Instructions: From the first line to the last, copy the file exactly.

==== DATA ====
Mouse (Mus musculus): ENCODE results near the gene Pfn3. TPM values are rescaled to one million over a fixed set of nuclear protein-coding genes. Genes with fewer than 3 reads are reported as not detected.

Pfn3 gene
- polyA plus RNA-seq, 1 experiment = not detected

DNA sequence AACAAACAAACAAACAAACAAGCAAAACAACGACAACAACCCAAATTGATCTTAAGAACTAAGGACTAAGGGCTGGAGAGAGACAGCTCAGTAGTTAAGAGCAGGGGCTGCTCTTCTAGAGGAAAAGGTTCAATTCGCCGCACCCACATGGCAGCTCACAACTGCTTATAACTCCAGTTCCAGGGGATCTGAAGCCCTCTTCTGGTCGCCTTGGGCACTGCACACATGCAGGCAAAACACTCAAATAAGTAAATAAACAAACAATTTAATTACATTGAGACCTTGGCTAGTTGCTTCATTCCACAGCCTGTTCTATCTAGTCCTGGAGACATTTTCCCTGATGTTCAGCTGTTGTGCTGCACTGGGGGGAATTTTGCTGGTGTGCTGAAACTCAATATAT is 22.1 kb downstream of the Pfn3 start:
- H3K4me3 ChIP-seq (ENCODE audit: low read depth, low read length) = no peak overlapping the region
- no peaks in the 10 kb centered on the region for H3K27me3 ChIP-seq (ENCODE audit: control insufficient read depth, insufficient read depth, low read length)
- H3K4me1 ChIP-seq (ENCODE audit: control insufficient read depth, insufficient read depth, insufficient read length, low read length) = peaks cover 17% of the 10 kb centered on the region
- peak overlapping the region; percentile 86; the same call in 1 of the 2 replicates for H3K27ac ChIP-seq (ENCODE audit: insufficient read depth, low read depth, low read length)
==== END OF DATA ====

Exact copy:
Mouse (Mus musculus): ENCODE results near the gene Pfn3. TPM values are rescaled to one million over a fixed set of nuclear protein-coding genes. Genes with fewer than 3 reads are reported as not detected.

Pfn3 gene
- polyA plus RNA-seq, 1 experiment = not detected

DNA sequence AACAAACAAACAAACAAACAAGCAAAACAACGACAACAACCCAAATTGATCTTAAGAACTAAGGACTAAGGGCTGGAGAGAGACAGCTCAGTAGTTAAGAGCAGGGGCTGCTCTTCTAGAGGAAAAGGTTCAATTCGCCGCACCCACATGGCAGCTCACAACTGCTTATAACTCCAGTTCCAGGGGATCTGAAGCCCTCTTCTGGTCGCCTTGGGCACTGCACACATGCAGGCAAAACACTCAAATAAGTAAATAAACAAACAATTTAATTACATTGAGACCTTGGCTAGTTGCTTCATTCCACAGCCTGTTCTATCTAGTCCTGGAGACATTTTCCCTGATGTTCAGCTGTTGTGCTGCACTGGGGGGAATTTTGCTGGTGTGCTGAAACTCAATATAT is 22.1 kb downstream of the Pfn3 start:
- H3K4me3 ChIP-seq (ENCODE audit: low read depth, low read length) = no peak overlapping the region
- no peaks in the 10 kb centered on the region for H3K27me3 ChIP-seq (ENCODE audit: control insufficient read depth, insufficient read depth, low read length)
- H3K4me1 ChIP-seq (ENCODE audit: control insufficient read depth, insufficient read depth, insufficient read length, low read length) = peaks cover 17% of the 10 kb centered on the region
- peak overlapping the region; percentile 86; the same call in 1 of the 2 replicates for H3K27ac ChIP-seq (ENCODE audit: insufficient read depth, low read depth, low read length)